Update your CV and prep for interviews with ease

Your Code Journal will be your best friend when it comes to updating your CV and practising answers for job interviews. You have a record of the technologies you have used, the projects you have worked on, problems you have solved, how you approached a difficult situation… If this list sounds a little like a question prep list for a job interview then you probably get the idea that prepping for these general interview questions by referring to your Code Journal is going to be so much easier than trying to remember everything you have done for the last x months or years.

What next?

In my next post on this series of Code Journaling, I will cover how to get started with your own Code Journal.

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Originally published at http://www.jacqui.tk/blog on September 9, 2019.

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A creative and proactive software architect, encouraging an environment of communication, creativity, innovation and flexibility.


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I haven't read the posts yet (planning to do so over the weekend) but may I suggest a small tip?

Can you mark each post as part if a series? That way Dev.to will add a nice little "widget" in the beginning of each post where people can quickly find the other parts. It looks like this:


The way to do it is by clicking the "..." icon right under the post title (in edit mode). And then giving a name to the series (in the modal):



Many thanks for that, I didn't know that setting existed.
I have been using the other editor, but found out I just needed to add Series: My Title to the bottom of the header.


I love discussions on journaling, especially in tech! I spoke at a conference in August about it. We both cover similar grounds, but I feel like you have a really wonderful way of explaining it that I still have yet to find. I really look forward to this series!


Thank you, Brittney. I have just put up the next two parts, and the last part will be available early next week.

Which conference did you speak at? I really need to get to more conferences!


I spoke at Write/Speak/Code in San Francisco. I have a blog series that I'm writing about it, but also in the process of transitioning my blog site so here's it on the old place for now:

Thanks, I'll take a look.


I'd argue that a code journal isn't the right place to 'Keep track of decisions', because I think comments in the code or an issue tracker are a better place. This way, when multiple people work on the project, other people don't have to read your code journal.

I do agree with the rest of them, especially remembering what you were doing last. I've started keeping a to-do list that was more fine-grained than the issue tracker that we use, and I've noticed my efficiency go up.


Why not both?, to me the journal is more personal, those are notes for me and probably wouldn't make sense to other, you can write things like "remmember the dumb thing you did the last time", well, the last time maybe is another project so is not relevant to others in your current project. In code comments you "translate" the journal entry in a concise and understandable version of it. In the journal you also keep discarted, dumb, far-fetched ideas and you can write 5 pages if you want, I don't care about all your process in the code and definetly not 5 pages of it. I even think that write it up in the journal first will even make better comments in your code after articulate the idea in the journal.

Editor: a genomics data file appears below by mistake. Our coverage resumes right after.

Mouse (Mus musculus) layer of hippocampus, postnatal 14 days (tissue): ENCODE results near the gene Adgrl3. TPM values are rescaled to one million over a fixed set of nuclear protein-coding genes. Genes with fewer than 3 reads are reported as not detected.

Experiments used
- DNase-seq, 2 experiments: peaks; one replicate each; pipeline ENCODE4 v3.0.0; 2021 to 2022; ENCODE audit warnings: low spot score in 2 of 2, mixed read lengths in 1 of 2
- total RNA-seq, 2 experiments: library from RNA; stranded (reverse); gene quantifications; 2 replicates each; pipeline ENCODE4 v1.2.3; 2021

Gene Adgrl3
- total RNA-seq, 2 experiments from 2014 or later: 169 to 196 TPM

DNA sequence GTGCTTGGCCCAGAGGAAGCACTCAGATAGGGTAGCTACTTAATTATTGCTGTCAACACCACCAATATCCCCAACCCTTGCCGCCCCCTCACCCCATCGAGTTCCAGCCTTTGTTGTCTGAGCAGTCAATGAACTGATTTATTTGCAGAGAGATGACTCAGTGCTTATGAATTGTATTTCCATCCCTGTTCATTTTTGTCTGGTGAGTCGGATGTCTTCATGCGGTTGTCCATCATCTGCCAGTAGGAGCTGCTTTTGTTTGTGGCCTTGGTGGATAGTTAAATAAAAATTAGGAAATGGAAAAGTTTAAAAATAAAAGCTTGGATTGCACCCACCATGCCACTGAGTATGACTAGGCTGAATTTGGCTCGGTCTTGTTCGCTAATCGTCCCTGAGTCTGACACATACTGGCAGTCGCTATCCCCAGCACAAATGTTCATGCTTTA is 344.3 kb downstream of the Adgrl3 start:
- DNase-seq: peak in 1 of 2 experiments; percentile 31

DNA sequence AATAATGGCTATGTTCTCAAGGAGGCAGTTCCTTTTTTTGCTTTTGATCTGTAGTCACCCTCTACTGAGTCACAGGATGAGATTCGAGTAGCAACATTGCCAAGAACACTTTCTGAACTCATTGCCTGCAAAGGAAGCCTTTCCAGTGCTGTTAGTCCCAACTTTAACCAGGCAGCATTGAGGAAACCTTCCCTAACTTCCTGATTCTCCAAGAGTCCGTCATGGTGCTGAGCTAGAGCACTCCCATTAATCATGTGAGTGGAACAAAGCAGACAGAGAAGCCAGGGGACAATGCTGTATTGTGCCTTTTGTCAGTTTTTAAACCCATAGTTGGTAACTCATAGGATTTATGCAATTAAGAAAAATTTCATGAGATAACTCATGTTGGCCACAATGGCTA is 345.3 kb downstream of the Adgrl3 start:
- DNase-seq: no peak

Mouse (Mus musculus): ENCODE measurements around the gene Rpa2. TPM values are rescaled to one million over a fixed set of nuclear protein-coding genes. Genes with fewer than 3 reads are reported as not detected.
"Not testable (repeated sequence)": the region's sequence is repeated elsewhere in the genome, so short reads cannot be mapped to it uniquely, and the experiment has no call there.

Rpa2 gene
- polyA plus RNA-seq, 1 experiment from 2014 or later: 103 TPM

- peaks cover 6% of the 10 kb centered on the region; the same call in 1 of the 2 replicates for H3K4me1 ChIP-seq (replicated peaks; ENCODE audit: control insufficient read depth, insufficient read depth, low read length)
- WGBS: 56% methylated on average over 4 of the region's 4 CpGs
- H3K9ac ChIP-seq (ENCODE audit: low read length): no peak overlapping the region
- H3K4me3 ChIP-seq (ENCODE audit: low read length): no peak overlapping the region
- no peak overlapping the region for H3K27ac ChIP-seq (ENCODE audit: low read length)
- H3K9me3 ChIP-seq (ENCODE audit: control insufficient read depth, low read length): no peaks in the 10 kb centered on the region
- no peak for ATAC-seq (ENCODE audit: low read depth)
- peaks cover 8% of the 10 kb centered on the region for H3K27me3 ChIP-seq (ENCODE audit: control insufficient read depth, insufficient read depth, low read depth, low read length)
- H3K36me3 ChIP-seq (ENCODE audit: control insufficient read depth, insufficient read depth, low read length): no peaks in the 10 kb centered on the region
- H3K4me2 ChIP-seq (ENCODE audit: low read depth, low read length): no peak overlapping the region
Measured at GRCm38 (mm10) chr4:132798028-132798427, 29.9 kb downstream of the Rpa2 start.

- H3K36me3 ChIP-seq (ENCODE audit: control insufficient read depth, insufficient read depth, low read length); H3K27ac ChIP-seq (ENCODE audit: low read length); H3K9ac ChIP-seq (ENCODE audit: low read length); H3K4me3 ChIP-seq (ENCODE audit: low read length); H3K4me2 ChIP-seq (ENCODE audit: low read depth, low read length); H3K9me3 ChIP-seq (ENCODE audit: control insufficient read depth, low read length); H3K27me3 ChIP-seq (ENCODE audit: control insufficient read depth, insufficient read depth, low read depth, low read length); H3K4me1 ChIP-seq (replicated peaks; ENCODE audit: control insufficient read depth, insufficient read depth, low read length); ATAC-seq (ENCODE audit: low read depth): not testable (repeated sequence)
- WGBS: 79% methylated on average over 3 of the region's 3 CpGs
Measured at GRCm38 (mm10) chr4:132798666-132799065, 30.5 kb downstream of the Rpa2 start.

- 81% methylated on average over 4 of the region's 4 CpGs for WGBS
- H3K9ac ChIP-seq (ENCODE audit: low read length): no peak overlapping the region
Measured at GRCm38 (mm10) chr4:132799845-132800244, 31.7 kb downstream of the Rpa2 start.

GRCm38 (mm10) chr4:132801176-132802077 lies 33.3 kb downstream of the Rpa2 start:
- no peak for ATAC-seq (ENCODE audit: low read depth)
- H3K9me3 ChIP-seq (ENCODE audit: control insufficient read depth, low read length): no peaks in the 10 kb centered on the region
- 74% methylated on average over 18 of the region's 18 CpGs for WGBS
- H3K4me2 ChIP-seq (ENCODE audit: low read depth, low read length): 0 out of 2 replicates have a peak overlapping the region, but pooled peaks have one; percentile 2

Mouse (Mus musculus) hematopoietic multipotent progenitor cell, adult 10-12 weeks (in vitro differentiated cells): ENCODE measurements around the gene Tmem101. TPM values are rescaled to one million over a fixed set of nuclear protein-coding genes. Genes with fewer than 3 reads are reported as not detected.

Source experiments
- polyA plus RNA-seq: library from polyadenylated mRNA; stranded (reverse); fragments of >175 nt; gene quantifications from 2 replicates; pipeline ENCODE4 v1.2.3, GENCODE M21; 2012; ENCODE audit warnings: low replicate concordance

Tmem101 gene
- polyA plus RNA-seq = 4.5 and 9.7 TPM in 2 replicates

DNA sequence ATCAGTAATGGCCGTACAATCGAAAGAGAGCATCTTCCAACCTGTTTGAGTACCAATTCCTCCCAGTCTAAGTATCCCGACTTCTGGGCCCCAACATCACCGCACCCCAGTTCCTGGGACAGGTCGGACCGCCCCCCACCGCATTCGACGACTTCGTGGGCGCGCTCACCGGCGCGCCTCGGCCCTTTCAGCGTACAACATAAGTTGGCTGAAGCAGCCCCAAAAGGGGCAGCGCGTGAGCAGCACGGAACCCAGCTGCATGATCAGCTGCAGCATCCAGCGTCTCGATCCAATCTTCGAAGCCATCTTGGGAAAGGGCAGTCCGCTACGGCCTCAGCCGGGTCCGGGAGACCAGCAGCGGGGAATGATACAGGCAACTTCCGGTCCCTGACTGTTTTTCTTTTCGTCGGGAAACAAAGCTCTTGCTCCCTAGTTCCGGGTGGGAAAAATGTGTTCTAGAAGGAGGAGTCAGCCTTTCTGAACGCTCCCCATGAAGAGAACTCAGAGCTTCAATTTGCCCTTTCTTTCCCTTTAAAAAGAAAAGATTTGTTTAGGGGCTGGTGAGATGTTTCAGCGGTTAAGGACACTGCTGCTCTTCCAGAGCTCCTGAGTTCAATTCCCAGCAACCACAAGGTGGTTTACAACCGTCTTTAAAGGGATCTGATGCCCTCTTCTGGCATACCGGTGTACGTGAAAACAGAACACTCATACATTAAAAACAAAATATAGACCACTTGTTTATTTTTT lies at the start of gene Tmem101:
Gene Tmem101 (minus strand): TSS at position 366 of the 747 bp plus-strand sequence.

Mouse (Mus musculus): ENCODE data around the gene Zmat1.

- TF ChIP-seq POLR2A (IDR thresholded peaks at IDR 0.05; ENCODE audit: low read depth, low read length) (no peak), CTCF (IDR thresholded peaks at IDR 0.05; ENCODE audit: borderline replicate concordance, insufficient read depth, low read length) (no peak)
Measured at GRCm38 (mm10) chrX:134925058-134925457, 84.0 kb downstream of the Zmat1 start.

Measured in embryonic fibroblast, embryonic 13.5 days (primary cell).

Hi Tijmen,
Yes, I agree, when you are working in a team then things like decisions need to be accessible to all the team. Somewhere like Confluence or a wiki would be a good place, which is a bit like a shared Code Journal.
For personal projects, though, keeping notes of decisions in your Code journal is ideal.


Hello Jacqui,

Thank you for your article on "Why You Should Keep a Code Journal".
For this reason, I have created my own code journal at my workplace :).
In it, I often write special code problems and the solutions.
It is very valuable for me.

I use Microsoft OneNote for the Code Journal.
It can be shared with my colleagues and automatically generates an index when a new page is added.


Super great post with actionable advice!


Thank you :) I hope you enjoy parts 2-4 also. Those ones are more actionable.


Great article(s), I wanted to start a journal because of "Get everything out of your head" but was almost forced because of "Keep track of decisions" It got frequent that I "fixed" some code just to figure it out why I did it the first time and realizing that now I just waster hours ruining the whole thing :) and since I started and many notepads later I really appreciate the "Get everything out of your head" part, it really feels lighter in the good way, way less clutter and noise. Those recurrent annoying ideas go away after they are written.

"Never keep in your head what fits in your pocket"
-- cant remember the author, maybe I should have written it XD


I definitely agree that "Get everything out of your head" is a very important benefit to a Code Journal. It is also the basis of GTD (Getting Things Done) and really helps you destress and become more creative.


I'm new to this but I love it! :)
Any help?


Hi Frank,

I suggest you take a look at part 2 and 3 (and 4 on Monday). Then if you have any specific questions then ask me in any of the comments :)

pt2: dev.to/jacquibo/how-to-start-your-...

pt3: dev.to/jacquibo/what-to-write-in-y...


Thank you! :)
I'd do that right away


This is just what I needed. Thank you, Jacqui. I will be looking forward to this series.